(Jazz Café 11th July 2011. Review by Sofia Wilde)
Sao Paolo-born ‘CéU’ (Portuguese for ‘Sky’) got her big break via Starbucks. She was the first international artist signed to the ‘Starbucks Hear Music’ series who re-released her eponymous debut album in 2007. The album sold just short of 200,000 copies plus she received a Grammy nomination for ‘Best Contemporary World Music Album.’ That’s the strength of coffee.
CéU gave her first major UK concert last year at Hackney Empire as part of the Barbican’s Blaze program. This week she had her London Jazz Café debut. She made her entrance coolly, to a highly appreciative and expectant crowd that was working itself up to get seriously laid-back.
Since Bebel Gilberto released ‘Tanto Tempo’, Brazilian music has enjoyed a resurgence, and CéU can be commended for being a part of that. But live, CéU and her band lacked any real emotional attachment to the songs. Her set was an eclectic mix of samba, reggae, afro-beat, electro-pop and pretty much everything in between. As for dynamics – aside from the encore when she was accompanied by drums and DJ only – the set remained at the same level.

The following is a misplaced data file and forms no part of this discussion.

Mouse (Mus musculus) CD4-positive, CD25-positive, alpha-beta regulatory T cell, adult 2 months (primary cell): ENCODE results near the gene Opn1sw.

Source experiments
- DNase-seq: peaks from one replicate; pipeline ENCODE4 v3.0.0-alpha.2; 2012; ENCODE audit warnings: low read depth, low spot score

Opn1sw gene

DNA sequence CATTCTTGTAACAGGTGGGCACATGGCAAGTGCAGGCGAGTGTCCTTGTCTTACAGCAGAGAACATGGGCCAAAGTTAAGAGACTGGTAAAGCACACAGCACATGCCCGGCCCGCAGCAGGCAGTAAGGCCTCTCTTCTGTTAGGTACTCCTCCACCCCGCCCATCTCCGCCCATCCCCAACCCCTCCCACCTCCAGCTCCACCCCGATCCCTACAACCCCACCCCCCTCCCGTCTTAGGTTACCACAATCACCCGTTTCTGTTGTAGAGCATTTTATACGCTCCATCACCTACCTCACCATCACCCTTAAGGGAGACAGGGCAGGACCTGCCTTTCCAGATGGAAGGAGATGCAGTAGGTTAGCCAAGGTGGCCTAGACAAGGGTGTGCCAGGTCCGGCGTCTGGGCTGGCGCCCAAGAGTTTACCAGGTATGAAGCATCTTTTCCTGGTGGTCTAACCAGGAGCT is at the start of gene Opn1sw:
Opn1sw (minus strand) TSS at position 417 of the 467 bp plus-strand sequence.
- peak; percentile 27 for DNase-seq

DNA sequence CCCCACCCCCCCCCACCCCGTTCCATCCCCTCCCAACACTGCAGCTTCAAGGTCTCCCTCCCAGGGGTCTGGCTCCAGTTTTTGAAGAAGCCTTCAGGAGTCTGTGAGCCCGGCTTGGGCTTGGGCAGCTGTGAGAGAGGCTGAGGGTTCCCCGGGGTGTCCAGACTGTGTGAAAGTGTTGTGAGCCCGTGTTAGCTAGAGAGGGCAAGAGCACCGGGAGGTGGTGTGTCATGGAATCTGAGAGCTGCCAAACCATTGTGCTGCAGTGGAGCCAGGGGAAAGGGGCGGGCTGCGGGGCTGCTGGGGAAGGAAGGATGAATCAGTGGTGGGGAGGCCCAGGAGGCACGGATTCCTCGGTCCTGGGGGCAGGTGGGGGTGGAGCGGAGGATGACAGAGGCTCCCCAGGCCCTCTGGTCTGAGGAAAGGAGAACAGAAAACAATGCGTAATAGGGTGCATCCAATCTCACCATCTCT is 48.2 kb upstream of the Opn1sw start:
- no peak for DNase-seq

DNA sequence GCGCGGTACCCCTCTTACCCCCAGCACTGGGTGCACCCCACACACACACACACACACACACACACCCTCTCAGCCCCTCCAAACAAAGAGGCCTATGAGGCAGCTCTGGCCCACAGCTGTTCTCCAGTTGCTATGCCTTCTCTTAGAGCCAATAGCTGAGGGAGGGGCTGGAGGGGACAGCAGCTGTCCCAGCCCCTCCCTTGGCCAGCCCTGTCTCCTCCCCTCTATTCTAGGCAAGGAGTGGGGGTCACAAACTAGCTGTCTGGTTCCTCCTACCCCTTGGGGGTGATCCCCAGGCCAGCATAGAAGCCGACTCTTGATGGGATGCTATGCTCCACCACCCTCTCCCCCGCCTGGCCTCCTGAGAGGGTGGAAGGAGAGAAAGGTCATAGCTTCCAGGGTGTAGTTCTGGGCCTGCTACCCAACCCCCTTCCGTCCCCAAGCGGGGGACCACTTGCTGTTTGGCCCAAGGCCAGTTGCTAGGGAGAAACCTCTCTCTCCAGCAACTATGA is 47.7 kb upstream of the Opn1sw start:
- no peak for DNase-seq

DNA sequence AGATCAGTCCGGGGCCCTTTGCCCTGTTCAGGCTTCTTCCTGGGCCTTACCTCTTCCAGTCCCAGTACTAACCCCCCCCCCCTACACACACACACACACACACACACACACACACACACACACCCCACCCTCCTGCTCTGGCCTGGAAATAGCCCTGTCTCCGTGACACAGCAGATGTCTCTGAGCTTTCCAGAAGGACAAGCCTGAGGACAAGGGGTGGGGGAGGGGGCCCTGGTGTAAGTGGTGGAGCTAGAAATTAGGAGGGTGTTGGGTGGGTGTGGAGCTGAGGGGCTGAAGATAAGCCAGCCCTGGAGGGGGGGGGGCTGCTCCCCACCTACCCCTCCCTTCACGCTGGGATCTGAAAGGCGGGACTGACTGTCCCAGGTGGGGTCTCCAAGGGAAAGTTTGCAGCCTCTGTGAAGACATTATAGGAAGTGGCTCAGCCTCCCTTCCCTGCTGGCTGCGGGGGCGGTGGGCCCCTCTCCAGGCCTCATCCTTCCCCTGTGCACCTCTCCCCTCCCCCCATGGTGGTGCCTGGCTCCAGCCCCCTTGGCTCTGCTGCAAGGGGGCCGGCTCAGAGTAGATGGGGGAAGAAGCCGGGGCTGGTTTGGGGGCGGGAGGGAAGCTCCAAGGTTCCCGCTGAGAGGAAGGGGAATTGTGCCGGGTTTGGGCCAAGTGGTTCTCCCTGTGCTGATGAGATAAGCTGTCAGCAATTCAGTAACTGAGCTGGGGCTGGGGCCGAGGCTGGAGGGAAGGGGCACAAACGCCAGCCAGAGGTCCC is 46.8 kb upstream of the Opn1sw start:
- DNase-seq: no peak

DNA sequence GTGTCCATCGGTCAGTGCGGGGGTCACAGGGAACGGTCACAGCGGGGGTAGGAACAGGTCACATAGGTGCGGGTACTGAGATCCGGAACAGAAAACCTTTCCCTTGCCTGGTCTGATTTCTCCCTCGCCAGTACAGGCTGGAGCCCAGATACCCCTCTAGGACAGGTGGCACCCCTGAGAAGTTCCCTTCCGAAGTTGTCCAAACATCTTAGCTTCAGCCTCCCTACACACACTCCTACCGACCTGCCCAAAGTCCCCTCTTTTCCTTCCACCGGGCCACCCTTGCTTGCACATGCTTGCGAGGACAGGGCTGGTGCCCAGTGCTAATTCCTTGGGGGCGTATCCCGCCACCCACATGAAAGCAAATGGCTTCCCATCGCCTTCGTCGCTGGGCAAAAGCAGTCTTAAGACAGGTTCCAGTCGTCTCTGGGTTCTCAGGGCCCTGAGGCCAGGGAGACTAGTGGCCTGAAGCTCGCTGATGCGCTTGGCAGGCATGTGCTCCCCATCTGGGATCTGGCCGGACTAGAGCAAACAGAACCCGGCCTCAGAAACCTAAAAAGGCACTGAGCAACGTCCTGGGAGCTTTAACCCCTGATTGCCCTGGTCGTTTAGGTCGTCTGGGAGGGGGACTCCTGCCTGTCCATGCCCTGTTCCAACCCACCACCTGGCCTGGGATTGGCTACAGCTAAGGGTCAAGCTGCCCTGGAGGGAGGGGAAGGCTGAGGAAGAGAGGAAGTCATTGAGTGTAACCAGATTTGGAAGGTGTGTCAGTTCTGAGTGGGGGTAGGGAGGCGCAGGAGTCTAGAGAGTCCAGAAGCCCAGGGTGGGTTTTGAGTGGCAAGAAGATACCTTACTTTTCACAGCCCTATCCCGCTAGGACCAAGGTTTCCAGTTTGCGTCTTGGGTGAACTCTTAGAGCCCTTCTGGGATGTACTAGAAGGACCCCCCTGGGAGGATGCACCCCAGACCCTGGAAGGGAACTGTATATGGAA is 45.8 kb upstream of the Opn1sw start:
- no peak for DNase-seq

Nevertheless, the crowd loved her. She has a strong, supportive following and she certainly delivered enough to see that they were happy. Highlights were her performance of ‘Lenda’, a clear favourite with the audience, and the one English song in her set, ‘Papa’, where CéU advised us “not to take ourselves too seriously”.
The title of her second album ‘Vagarosa’ (Six Degrees, 2009) translates as ‘slow, easygoing and leisurely.’ (The late Charlie Gillett loved it.) CéU’s performance was exactly that. Her albums make great lazy Summer days’ listening, and her voice – whilst not jaw dropping – has lovely dulcet tones, perfect for this style of music. At the end of the night the audience were shouting out for more. I just needed a strong coffee.